In high school, we had one of those thick literature books with pieces of different stories in them that we would read over the semester. There were lots of different kinds of stories, from Beowulf to Canterbury Tales to The Raven. There was one author that my high school English teacher absolutely loved, however, and that was Flannery O’Connor. O’Connor was a prolific author who wrote sometimes grim stories that explored the less happy side of humanity, but one thing I remembered my teacher saying about her was that, after her death, they found an absolute trove of unpublished works in her house. She had written far more than she made public, and apparently these weren’t throwaway duds because they won O’Connor several posthumous literary awards.
Sometimes I’ve heard advice from well-meaning Christians that the best thing a person with doubt or unbelief can do is open up the Bible and start reading. And while I would never discourage anyone from reading the Bible, it’s passages like today’s Gospel and 1 Corinthians readings that would make me pause before giving that unqualified advice. Imagine never having opened the Bible, and as a modern, secular, critical-thinking person, the first two stories you encounter are a complicated recommendation about not eating meat, and a story about a demon. You’re bound to have some questions at that point, right?
Questions like, “What’s Paul’s deal with eating meat?” “What is a demon anyway?” or “How does any of this have to do with me, today?”
The answers would be, “it’s a long story,” “it’s complicated,” and “this might take a minute.”
Probably the best-known part of the book of Jonah is that he got swallowed by a whale. But that’s just one part of one of my favorite books of the Bible. See, Jonah son of Amittai was a prophet in the days of the Northern Kingdom of Israel who preached military success and conquest for his homeland. His book isn’t like the other prophets’ books because instead of poetic prophecies, it tells a story. It’s this story of the nationalistic prophet Jonah being called to preach doom on his country’s mortal enemy, Assyria.
Now, if you haven’t read his book or it’s been a while, it goes something like this. Jonah was called to preach doom to Nineveh, the biggest city in the Assyrian Empire. Instead of going up to Nineveh, Jonah immediately ran down to the nearest port town and booked a ship going to Tarshish—on the other side of the world. It was during a storm on this ship that Jonah agreed to be thrown overboard to save the rest of the crew from God’s anger at him, and that was when a whale swallowed him. Then the whale puked him up on the shore, and that’s how we got to today’s reading.
I’m a really big fan of maps. I think it’s really cool when someone can take the outline of a country and tell me something really interesting about that place. Like this one series of maps that I saw, that had the fifty states overlaid with different, interesting “most” or “best” rankings. One of them was a picture of the commonest fast food restaurant in each state. Another was the favored football team. And one of the most interesting was the one that showed Google’s autofill answer to “why is this state so…” It can be eye opening to see what others think of where we live or where we come from. And sometimes, those opinions can be less than kind.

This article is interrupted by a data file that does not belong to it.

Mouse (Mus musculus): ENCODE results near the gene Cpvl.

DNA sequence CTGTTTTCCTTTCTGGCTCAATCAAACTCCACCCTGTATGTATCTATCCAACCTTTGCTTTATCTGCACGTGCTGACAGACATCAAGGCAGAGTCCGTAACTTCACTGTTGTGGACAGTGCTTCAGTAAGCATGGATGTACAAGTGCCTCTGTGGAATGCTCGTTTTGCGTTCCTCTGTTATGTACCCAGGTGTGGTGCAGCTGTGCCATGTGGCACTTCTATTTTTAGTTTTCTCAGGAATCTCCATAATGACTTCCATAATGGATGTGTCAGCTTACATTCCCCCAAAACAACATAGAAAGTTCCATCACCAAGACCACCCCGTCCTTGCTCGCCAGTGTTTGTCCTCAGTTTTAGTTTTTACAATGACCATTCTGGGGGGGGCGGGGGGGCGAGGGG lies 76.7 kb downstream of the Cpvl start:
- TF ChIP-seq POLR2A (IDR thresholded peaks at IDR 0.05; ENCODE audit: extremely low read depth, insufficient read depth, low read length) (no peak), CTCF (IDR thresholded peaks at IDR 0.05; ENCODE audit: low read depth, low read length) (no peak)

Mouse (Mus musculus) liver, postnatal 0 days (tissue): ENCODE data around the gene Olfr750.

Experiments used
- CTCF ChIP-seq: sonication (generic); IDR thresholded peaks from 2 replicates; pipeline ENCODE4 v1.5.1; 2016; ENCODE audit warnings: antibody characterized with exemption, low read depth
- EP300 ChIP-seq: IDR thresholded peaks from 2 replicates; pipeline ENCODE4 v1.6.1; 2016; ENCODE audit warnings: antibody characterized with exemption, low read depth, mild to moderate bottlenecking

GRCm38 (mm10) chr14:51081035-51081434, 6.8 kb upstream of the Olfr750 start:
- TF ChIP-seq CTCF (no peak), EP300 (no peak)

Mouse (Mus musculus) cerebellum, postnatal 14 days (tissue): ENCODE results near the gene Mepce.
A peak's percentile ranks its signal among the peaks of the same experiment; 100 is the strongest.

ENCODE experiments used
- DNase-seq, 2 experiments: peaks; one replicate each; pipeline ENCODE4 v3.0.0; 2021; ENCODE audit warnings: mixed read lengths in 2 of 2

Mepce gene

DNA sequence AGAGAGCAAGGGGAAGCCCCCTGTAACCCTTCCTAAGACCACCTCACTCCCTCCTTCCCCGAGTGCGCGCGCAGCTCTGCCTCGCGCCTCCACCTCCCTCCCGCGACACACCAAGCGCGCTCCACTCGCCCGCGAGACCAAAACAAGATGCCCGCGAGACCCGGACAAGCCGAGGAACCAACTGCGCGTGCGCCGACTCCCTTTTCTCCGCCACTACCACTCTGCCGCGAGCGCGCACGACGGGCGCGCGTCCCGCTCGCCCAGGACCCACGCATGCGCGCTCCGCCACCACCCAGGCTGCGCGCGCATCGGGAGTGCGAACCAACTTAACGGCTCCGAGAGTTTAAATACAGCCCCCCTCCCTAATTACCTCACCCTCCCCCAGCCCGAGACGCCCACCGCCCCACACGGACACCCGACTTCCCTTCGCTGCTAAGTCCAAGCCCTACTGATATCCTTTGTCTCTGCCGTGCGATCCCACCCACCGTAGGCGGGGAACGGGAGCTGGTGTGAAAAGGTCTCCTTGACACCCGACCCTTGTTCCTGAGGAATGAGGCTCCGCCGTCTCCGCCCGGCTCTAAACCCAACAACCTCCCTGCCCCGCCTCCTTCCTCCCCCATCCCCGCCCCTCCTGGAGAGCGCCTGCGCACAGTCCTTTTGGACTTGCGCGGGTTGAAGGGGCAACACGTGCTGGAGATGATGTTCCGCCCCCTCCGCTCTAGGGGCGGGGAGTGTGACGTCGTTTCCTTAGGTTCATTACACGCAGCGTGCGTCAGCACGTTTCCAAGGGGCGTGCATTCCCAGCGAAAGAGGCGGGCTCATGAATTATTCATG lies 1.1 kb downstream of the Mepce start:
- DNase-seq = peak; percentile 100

Take Nathanael’s words from our gospel reading this morning for example. “Can anything good come out of Nazareth?” Well, admittedly, he might have had a point. See, Nazareth was so insignificant a town that it didn’t even show up in any historical record, anywhere, until 200 years after Jesus. Archaeological digs there suggest there weren’t more than 400 people living in the town. And Nazareth was set in the region of Upper Galilee, which was part of the rough-and-tumble frontier of Jewish settlement. It would be like saying someone who just emerged from far western North Dakota was going to change the world. No one important, much less the Messiah himself, was ever expected to come from that kind of place.
Baptisms are always among my favorite days in the church, and I’m pretty sure most every parent or grandparent has happy memories of their own children’s or grandchildren’s baptisms—the gathered family, the white baptismal gown, comments on whether the child was well-behaved or cried or squirmed at the water, the pictures and the general joy of the day. Lexie, today your family is getting the chance to remember that day with you, too, when you were baptized and now, when you take on those promises for yourself. And due to the crazy circumstances of this year, it just so happens to fall on the day that we celebrate the baptism of Jesus himself!
But, y’know, Jesus’ baptism wasn’t quite like the joyful, happy-gathered-family-with-photos-followed-by-an-egg-bake-luncheon baptism so many of us had. It took place in the dusty wilderness, hundreds of feet below sea level, along this muddy creek called the Jordan River. Jesus was surrounded by hundreds, maybe thousands, of other people who had flooded in from Jerusalem and the Judean countryside, compelled by the calling of John the Baptist to repent. And, of course, there was that little detail of the heavens being shredded in half and the Spirit of God in the form of a celestial dove dive-bombing into Jesus. So, y’know, different from ours.